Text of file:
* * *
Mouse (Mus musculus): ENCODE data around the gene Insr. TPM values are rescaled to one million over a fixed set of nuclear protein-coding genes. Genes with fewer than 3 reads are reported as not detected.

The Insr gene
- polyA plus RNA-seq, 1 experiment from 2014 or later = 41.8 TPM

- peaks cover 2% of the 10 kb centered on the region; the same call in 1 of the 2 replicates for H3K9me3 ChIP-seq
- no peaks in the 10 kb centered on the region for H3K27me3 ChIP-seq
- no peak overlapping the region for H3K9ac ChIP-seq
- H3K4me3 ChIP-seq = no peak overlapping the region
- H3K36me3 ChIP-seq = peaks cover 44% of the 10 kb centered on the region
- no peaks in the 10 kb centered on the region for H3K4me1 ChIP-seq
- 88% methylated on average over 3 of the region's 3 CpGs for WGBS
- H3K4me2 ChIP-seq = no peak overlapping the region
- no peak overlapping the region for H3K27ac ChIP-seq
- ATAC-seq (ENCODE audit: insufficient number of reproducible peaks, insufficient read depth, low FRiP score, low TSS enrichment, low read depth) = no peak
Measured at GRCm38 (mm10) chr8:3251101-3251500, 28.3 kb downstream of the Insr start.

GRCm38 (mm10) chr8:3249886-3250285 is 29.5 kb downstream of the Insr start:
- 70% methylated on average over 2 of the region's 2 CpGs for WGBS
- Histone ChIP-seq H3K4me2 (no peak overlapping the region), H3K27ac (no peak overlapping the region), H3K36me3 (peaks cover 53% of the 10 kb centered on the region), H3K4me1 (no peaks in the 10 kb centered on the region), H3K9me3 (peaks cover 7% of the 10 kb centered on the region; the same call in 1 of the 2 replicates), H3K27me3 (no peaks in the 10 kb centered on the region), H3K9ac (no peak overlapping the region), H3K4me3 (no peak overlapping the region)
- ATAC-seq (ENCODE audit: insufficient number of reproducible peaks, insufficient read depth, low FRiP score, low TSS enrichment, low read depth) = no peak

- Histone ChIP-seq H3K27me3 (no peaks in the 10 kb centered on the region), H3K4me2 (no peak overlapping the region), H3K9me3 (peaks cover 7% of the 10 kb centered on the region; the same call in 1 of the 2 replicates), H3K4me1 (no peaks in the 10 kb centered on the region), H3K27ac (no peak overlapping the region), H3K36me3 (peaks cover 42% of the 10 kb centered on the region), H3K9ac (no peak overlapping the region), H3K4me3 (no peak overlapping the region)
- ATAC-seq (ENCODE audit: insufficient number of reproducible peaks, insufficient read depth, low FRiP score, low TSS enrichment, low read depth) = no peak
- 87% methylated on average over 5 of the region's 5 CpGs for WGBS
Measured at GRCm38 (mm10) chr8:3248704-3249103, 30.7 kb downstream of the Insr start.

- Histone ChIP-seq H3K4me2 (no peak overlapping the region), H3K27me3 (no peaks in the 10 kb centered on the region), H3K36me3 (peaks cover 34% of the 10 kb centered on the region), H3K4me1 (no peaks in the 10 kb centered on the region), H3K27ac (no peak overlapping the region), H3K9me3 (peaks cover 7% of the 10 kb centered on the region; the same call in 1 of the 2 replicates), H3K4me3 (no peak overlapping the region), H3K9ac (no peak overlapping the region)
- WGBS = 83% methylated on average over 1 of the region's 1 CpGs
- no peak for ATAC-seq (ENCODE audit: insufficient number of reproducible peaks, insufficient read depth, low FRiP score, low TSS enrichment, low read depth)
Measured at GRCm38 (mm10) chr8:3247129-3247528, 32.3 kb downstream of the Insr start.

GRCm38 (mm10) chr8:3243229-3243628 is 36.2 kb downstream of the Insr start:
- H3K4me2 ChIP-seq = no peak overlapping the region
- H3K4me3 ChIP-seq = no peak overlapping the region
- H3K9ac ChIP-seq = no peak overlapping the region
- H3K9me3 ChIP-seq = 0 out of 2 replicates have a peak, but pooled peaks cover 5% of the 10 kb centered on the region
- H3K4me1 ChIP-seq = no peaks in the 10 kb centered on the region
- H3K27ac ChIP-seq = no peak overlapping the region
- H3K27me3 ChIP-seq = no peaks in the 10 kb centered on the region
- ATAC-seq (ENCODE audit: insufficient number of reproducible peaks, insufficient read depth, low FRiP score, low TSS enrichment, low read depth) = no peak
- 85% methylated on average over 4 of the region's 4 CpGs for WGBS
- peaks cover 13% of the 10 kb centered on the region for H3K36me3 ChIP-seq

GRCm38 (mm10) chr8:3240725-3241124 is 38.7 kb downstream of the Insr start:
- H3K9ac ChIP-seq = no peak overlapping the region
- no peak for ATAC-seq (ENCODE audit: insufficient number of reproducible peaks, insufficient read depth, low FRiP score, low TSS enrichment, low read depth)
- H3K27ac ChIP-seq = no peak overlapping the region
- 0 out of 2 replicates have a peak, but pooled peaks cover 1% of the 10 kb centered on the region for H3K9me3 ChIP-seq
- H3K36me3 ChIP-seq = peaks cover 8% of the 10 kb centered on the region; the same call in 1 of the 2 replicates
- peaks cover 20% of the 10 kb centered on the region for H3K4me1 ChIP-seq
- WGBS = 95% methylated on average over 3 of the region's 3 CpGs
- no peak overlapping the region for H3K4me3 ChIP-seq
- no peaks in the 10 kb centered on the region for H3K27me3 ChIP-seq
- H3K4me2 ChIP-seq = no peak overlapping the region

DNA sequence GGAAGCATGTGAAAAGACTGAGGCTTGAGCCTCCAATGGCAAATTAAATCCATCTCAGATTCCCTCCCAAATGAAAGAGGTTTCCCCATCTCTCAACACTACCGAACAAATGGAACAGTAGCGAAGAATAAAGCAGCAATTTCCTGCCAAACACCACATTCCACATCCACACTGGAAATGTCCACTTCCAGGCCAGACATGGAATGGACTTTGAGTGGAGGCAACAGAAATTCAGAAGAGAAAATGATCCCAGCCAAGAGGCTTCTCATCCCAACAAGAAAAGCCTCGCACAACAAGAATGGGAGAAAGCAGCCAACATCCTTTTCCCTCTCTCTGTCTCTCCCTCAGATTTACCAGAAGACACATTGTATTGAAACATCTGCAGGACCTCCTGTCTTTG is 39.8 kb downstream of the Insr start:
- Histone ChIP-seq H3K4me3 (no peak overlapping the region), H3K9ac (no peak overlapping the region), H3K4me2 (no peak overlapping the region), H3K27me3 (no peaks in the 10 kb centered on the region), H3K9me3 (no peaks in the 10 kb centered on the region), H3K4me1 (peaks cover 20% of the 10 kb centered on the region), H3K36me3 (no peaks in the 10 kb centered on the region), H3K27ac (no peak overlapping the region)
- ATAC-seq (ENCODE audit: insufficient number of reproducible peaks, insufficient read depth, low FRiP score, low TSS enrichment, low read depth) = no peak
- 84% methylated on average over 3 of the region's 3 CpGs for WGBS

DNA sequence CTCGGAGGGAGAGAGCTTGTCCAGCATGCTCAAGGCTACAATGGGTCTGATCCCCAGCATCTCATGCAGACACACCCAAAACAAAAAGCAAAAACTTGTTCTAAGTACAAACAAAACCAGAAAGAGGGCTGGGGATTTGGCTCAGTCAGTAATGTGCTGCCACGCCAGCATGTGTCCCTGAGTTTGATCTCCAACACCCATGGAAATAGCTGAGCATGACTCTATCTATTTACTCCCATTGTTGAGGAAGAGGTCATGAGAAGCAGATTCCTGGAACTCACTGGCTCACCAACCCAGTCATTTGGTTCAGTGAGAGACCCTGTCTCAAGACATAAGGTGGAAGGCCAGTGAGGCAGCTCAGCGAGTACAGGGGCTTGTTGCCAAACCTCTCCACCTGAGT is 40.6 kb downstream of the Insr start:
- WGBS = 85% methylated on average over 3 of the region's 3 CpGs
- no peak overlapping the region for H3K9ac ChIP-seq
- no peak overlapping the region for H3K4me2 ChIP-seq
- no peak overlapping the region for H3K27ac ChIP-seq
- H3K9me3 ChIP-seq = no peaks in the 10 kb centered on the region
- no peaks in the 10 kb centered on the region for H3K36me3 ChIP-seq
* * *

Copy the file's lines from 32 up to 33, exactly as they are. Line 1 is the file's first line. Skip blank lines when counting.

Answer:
- H3K4me1 ChIP-seq = no peaks in the 10 kb centered on the region
- H3K27ac ChIP-seq = no peak overlapping the region